Neither of the BCKDHB alleles may be able to encode functional E1β subunits in the compound-heterozygote patients, resulting in an impaired activity of BCKD, which may lead to increased circulating levels of BCAAs and BCKAs, thus causing MSUD. Impairment of BCKD function results in accumulation of BCAAs, leucine in particular, which may compete with other essential amino acids for transport through the blood-brain barrier, leading to decreased protein synthesis and demyelination in the brain (21). Furthermore, accumulation of BCKAs may inhibit pyruvate dehydrogenase and α-ketogutarate dehydrogenase resulting in Krebs cycle dysfunction, leading to cell swelling and cerebral edema (21). In addition, oxidative stress is involved in neurological damage in MSUD, and leucine may be the principal metabolite causing oxidative brain damage (22).

Although MSUD is an autosomal recessive inherited disorder, compound heterozygous mutations in BCKDHB alleles can induce clinical manifestation of MSUD (23). In the present study, two children with compound heterozygous mutations presented with MSUD, whereas their parents and their brother with only one mutation in one of the two BCKDHB alleles were healthy. In the present study, it was hypothesized that the two mutations, including c.1076G>A and c.705delT, are responsible for the phenotype of the two children with MSUD.

In total, 181 BCKDHB mutations are listed in ClinVar (update in April 2018, ncbi.nlm.nih.gov/clinvar/). Notably, neither of the two mutations identified in the present study have been previously reported in other databases, including the Human Gene Mutation Database (update in January 2018, hgmd.cf.ac.uk/) and PubMed (update in January 2018, ncbi.nlm.nih.gov/pubmed/). MSUD can be classified as type IA, IB, II and III based on mutations in BCKDHA, BCKHB, DBT and DLD, respectively (20). According to the MSUD classification, the two siblings in this Chinese family presented MSUD type IB. The clinical phenotypes of MSUD include classic, intermediate, thiamine-responsive and intermittent forms. Mutations in the genes that encode components of the BCKD complex can result in MSUD. The IA and IB types are associated with the classic form of MSUD, whereas the II and III types are associated with other forms (23).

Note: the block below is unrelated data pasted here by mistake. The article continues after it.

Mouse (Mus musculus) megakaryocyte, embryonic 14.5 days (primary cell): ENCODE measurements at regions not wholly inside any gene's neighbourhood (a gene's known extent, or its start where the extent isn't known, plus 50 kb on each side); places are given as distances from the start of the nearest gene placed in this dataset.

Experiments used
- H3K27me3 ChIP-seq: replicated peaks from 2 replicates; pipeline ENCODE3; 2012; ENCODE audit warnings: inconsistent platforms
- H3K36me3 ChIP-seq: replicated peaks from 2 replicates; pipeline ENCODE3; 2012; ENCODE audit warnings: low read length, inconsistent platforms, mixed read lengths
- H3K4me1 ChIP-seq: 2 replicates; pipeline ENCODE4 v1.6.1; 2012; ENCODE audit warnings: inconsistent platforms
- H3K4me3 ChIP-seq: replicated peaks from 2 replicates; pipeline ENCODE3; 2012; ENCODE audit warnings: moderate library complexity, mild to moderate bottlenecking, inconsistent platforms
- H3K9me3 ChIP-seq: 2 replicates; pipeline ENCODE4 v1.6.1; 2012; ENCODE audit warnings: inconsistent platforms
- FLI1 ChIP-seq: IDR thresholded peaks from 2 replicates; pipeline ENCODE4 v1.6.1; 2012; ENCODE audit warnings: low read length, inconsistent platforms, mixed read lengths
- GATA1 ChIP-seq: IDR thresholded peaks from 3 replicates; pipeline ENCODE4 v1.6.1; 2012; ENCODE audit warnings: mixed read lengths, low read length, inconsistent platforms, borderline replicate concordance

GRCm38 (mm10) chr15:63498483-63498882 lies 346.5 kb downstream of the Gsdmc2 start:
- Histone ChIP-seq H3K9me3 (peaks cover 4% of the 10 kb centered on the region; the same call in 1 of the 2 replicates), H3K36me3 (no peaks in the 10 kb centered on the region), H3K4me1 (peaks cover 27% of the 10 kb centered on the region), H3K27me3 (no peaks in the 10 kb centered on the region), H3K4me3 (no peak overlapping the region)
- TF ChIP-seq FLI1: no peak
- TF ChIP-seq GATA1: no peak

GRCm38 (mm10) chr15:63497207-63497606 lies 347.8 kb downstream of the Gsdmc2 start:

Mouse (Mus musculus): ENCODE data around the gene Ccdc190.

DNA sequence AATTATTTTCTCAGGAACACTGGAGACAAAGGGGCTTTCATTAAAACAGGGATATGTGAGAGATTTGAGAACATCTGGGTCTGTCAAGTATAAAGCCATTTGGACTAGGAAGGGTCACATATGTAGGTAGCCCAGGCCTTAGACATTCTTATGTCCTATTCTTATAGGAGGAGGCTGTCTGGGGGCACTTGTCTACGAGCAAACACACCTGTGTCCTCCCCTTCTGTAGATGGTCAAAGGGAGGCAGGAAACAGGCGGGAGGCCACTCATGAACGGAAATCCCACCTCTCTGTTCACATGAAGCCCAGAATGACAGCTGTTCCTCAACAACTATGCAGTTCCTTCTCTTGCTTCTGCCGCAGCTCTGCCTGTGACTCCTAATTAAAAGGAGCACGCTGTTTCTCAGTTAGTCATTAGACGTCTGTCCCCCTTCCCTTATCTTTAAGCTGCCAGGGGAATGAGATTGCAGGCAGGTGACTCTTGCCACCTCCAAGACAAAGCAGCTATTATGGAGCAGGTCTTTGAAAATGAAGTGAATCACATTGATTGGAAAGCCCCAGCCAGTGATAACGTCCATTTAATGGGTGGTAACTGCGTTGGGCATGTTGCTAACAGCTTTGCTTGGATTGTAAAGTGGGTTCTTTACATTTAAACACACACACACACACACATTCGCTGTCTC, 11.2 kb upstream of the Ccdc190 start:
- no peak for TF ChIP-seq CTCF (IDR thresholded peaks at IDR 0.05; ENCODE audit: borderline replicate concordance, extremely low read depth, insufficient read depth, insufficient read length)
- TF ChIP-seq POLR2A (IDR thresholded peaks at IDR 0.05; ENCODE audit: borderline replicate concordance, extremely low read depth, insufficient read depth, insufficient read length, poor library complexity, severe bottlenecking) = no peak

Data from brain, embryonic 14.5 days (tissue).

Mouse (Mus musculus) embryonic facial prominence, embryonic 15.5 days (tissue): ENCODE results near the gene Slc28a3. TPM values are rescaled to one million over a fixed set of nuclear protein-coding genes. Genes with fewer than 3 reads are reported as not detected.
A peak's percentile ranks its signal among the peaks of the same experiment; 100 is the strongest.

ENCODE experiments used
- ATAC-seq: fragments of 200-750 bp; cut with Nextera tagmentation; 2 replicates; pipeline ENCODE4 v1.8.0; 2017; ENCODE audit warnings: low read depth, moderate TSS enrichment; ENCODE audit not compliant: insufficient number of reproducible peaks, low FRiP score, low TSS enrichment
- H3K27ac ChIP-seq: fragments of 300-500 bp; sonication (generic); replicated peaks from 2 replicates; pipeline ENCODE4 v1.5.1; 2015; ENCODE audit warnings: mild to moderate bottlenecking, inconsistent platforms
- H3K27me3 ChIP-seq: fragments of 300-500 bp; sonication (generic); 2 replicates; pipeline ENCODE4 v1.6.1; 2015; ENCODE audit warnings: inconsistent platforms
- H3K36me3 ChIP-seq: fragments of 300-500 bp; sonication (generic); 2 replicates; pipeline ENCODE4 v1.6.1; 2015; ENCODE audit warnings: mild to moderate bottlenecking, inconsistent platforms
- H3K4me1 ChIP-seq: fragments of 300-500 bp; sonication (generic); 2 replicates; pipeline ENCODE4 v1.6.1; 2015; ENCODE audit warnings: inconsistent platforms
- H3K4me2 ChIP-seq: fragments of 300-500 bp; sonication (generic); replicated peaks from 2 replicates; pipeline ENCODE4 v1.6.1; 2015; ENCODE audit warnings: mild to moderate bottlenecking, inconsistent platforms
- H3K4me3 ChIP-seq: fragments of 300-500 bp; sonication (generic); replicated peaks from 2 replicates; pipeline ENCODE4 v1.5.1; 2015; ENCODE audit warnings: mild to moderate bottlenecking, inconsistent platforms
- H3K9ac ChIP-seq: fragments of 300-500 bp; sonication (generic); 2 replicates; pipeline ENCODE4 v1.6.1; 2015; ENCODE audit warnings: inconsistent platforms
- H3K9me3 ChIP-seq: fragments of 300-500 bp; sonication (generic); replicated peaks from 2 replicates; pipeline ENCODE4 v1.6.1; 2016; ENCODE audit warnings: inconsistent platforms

In addition to the common genetic background, the two siblings had similar clinical manifestations; however, their outcomes were markedly different. The male child had a favorable prognosis because of the early diagnosis and treatment. By contrast, the 10-year-old female exhibited intellectual disability and impaired cognitive functions, due to inadequate treatment during the acute phase of MSUD and poor long-term metabolic management (24).